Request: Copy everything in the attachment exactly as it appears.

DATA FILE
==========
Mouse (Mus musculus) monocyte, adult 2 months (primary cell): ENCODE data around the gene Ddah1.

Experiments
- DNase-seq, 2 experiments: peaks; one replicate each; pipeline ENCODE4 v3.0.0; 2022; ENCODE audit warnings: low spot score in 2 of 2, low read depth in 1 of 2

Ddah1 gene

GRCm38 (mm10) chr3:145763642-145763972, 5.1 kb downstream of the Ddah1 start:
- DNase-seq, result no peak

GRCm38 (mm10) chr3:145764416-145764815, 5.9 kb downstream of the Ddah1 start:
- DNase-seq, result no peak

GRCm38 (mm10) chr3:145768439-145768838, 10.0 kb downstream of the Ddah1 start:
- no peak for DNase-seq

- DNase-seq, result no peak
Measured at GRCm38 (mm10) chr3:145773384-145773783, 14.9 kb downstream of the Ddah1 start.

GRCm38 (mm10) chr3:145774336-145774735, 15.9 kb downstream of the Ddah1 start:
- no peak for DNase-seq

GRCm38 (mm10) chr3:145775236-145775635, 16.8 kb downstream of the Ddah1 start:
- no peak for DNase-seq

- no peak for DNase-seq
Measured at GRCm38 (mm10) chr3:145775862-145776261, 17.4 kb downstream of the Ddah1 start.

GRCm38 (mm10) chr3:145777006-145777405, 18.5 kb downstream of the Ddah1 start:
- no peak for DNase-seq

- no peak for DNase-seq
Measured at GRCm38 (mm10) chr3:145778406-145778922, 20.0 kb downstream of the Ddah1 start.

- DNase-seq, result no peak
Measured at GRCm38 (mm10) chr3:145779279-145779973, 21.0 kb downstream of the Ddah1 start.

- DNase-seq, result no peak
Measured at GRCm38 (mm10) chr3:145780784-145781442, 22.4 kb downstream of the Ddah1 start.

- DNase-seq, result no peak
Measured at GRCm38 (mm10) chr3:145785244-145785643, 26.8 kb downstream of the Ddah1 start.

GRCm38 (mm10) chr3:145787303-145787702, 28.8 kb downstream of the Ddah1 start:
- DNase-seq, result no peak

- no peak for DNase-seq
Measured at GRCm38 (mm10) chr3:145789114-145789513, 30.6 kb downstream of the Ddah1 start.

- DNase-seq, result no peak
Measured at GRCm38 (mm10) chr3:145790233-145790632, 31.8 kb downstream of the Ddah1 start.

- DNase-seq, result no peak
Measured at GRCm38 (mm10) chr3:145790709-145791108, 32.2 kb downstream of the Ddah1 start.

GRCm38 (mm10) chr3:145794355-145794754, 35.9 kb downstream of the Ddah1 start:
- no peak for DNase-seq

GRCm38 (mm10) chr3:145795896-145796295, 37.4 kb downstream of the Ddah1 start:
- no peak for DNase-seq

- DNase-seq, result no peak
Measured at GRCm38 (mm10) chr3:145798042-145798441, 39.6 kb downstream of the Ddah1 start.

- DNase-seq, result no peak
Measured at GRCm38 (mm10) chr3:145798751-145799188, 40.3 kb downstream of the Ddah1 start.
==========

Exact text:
Mouse (Mus musculus) monocyte, adult 2 months (primary cell): ENCODE data around the gene Ddah1.

Experiments
- DNase-seq, 2 experiments: peaks; one replicate each; pipeline ENCODE4 v3.0.0; 2022; ENCODE audit warnings: low spot score in 2 of 2, low read depth in 1 of 2

Ddah1 gene

GRCm38 (mm10) chr3:145763642-145763972, 5.1 kb downstream of the Ddah1 start:
- DNase-seq, result no peak

GRCm38 (mm10) chr3:145764416-145764815, 5.9 kb downstream of the Ddah1 start:
- DNase-seq, result no peak

GRCm38 (mm10) chr3:145768439-145768838, 10.0 kb downstream of the Ddah1 start:
- no peak for DNase-seq

- DNase-seq, result no peak
Measured at GRCm38 (mm10) chr3:145773384-145773783, 14.9 kb downstream of the Ddah1 start.

GRCm38 (mm10) chr3:145774336-145774735, 15.9 kb downstream of the Ddah1 start:
- no peak for DNase-seq

GRCm38 (mm10) chr3:145775236-145775635, 16.8 kb downstream of the Ddah1 start:
- no peak for DNase-seq

- no peak for DNase-seq
Measured at GRCm38 (mm10) chr3:145775862-145776261, 17.4 kb downstream of the Ddah1 start.

GRCm38 (mm10) chr3:145777006-145777405, 18.5 kb downstream of the Ddah1 start:
- no peak for DNase-seq

- no peak for DNase-seq
Measured at GRCm38 (mm10) chr3:145778406-145778922, 20.0 kb downstream of the Ddah1 start.

- DNase-seq, result no peak
Measured at GRCm38 (mm10) chr3:145779279-145779973, 21.0 kb downstream of the Ddah1 start.

- DNase-seq, result no peak
Measured at GRCm38 (mm10) chr3:145780784-145781442, 22.4 kb downstream of the Ddah1 start.

- DNase-seq, result no peak
Measured at GRCm38 (mm10) chr3:145785244-145785643, 26.8 kb downstream of the Ddah1 start.

GRCm38 (mm10) chr3:145787303-145787702, 28.8 kb downstream of the Ddah1 start:
- DNase-seq, result no peak

- no peak for DNase-seq
Measured at GRCm38 (mm10) chr3:145789114-145789513, 30.6 kb downstream of the Ddah1 start.

- DNase-seq, result no peak
Measured at GRCm38 (mm10) chr3:145790233-145790632, 31.8 kb downstream of the Ddah1 start.

- DNase-seq, result no peak
Measured at GRCm38 (mm10) chr3:145790709-145791108, 32.2 kb downstream of the Ddah1 start.

GRCm38 (mm10) chr3:145794355-145794754, 35.9 kb downstream of the Ddah1 start:
- no peak for DNase-seq

GRCm38 (mm10) chr3:145795896-145796295, 37.4 kb downstream of the Ddah1 start:
- no peak for DNase-seq

- DNase-seq, result no peak
Measured at GRCm38 (mm10) chr3:145798042-145798441, 39.6 kb downstream of the Ddah1 start.

- DNase-seq, result no peak
Measured at GRCm38 (mm10) chr3:145798751-145799188, 40.3 kb downstream of the Ddah1 start.